Statistics

Year Team Games Tackles Fumbles
G GS Comb Total Ast Sacks FF FR
1990 MIN 16 0 21 0 0 1.0 1 0
1991 MIN 16 8 58 0 0 9.5 2 0
1992 MIN 16 14 56 0 0 11.5 0 1
1993 MIN 16 16 59 0 0 12.5 3 0
1994 MIN 16 16 42 30 12 13.5 3 2
1995 MIN 16 16 44 33 11 10.5 1 0
1996 MIN 16 16 46 35 11 11.5 4 0
1997 MIN 16 16 58 47 11 15.5 2 2
1998 MIN 16 16 41 27 14 10.5 3 1
1999 MIN 16 16 38 29 9 10.0 4 3
2000 MIN 16 16 26 25 1 8.0 2 0
2001 SEA 15 14 34 26 8 11.0 4 1
2002 SEA 12 12 15 13 2 7.0 0 0
2003 SEA 16 9 17 12 5 5.5 0 1
Career 219 185 471 277 84 137.5 29 11

[13]

Vikings records

  • Most Seasons Leading Team In Sacks: 9, 1991, 1993-2000
  • Most Consecutive Seasons Leading Team In Sacks: 8, 1993-2000

After football and Legacy

Randle was elected to the College Football Hall of Fame and inducted into the Minnesota Vikings Ring of Honor in 2008.[14] He was eligible for the Pro Football Hall of Fame starting in 2009, and was elected in his second year of eligibility in 2010.[15] Randle was inducted in Canton, OH on August 7, 2010 alongside Jerry Rice, Emmitt Smith, Floyd Little, Russ Grimm, Rickey Jackson and Dick LeBeau.[16] He was also inducted into the Texas Sports Hall of Fame during the same year[17] and had his number retired by his former high school team. He currently lives in Medina, Minnesota with his wife and children.[18]

References

  1. ^ "John Randle Stats - Pro-Football-Reference.com". Pro-Football-Reference.com. Retrieved July 16, 2018.
  2. ^ "John Randle". CNN. November 28, 1994.
  3. ^ "Ervin Randle". NFL.com. Retrieved July 16, 2018.
  4. ^ "John Randle". NFL.com. Retrieved July 16, 2018.
  5. ^ [1]
  6. ^ [2]
  7. ^ "NFL Draft - Vikings first pick draws comparisons to Randle". CNNSI.com - 2000. April 16, 2000. Retrieved February 20, 2010.
  8. ^ A Football Life Season 2
  9. ^ "John Randle". CNN.
  10. ^ "After 14 seasons, John Randle retires". The Seattle Times. March 2, 2004.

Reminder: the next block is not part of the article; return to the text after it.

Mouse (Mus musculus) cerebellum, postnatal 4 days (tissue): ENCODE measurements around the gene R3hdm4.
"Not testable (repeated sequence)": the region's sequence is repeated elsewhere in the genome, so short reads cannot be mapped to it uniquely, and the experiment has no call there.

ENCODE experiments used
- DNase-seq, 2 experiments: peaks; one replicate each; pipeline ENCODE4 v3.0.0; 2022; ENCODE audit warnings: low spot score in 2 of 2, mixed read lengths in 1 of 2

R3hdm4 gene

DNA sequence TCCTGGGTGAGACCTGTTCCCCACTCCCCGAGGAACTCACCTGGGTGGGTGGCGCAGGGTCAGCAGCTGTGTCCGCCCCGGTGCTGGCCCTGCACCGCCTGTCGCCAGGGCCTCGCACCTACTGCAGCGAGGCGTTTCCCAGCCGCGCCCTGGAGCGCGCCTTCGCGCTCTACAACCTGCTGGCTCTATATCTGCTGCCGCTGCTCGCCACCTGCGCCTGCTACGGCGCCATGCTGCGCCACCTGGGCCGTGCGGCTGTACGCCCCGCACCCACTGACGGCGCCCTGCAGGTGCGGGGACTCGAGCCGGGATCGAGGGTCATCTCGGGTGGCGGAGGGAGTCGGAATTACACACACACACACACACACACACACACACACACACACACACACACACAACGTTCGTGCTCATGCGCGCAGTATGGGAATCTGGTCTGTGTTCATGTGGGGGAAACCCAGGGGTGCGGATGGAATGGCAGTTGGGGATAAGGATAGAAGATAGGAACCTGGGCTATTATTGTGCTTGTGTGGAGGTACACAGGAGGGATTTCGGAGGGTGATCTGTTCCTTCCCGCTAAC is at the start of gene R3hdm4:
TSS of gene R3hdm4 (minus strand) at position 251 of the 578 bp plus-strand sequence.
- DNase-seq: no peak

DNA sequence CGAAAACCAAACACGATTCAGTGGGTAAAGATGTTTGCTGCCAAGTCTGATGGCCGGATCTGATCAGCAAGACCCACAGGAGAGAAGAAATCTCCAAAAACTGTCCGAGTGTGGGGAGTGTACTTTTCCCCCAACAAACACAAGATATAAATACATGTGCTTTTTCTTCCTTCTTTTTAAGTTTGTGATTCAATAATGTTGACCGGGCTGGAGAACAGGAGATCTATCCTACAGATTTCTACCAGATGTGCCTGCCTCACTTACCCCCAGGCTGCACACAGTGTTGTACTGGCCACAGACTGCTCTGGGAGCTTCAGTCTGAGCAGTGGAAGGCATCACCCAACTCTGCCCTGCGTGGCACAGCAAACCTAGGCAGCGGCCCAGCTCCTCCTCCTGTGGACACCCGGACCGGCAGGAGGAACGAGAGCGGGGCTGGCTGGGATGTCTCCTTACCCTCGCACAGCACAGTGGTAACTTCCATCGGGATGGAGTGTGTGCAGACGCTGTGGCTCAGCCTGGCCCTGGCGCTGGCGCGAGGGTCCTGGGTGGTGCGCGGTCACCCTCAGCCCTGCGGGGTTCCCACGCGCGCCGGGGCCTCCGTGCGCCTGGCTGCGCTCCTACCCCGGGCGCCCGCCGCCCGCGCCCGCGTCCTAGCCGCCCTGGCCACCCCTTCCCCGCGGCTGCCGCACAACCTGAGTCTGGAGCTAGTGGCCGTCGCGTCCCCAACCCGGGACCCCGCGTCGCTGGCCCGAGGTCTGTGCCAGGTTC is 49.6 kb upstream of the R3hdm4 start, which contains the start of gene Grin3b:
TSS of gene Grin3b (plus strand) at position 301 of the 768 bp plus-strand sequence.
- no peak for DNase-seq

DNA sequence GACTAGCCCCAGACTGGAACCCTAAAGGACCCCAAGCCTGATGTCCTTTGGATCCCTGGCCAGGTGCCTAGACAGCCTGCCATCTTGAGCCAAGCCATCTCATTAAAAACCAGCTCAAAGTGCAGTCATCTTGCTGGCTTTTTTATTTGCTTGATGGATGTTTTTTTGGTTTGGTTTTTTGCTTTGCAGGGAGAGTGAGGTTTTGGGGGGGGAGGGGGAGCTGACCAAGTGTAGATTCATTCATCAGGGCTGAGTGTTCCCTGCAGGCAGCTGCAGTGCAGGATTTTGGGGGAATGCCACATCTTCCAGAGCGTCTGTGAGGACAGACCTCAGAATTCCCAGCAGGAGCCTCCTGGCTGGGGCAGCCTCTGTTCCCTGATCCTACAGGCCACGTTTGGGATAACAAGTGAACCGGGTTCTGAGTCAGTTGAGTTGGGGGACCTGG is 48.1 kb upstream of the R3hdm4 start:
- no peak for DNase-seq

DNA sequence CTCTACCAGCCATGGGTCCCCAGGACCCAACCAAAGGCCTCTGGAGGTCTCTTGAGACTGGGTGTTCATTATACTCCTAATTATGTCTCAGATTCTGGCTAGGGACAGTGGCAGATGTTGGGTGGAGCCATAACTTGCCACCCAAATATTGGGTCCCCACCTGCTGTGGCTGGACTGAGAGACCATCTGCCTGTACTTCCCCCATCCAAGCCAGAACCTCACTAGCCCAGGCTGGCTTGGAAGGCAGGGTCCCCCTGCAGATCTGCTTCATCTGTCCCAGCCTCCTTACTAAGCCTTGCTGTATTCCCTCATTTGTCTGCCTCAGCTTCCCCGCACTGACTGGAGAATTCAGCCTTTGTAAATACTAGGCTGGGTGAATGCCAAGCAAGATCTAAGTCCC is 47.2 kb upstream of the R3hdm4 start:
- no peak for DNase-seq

11. ^ Farnsworth, Clare (March 1, 2004). "Randle retires from Seahawks". Seattle Post-Intelligencer.
  12. ^ "John Randle Hall of Fame Induction Video". World News. Retrieved July 16, 2018.
  13. ^ "John Randle Stats". ESPN Internet Ventures. Retrieved June 5, 2014.
  14. ^ "Archived copy". Archived from the original on September 18, 2013. Retrieved September 14, 2013.CS1 maint: Archived copy as title (link)
  15. ^ "John Randle - Pro Football Hall of Fame Official Site". Profootballhof.com. Retrieved July 16, 2018.
  16. ^ "John Randle - Pro Football Hall of Fame Official Site". Profootballhof.com. Retrieved July 16, 2018.
  17. ^ "Randle enters Texas Sports Hall of Fame". Mysanantonio.com. February 7, 2011. Retrieved July 16, 2018.
  18. ^ "John Randle's House in Medina, MN". Virtualglobetrotting.com. October 4, 2007. Retrieved July 16, 2018.
1990 Minnesota Vikings season

The 1990 Minnesota Vikings season was the 30th year season for the Minnesota Vikings and the 71st regular season of the National Football League. The Vikings finished with a record of six wins and ten losses. After beginning the season 1–1, the Vikings dropped their next five games and found themselves at 1–6. However, they caught fire mid-season with a five-game winning streak to even their record at 6–6 (including a 41–13 thumping of the eventual NFC Central champion Chicago Bears in Week 12). While being in the thick of the wild card race, the Vikings suddenly fell apart with a four-game losing streak to finish at 6–10.

Notable additions to the team this season were wide receiver Cris Carter and undrafted defensive lineman John Randle, both of whom would go on to have Hall of Fame careers.

Injuries to the defense and a lackluster season from Herschel Walker were the story of the team's season.

1991 Minnesota Vikings season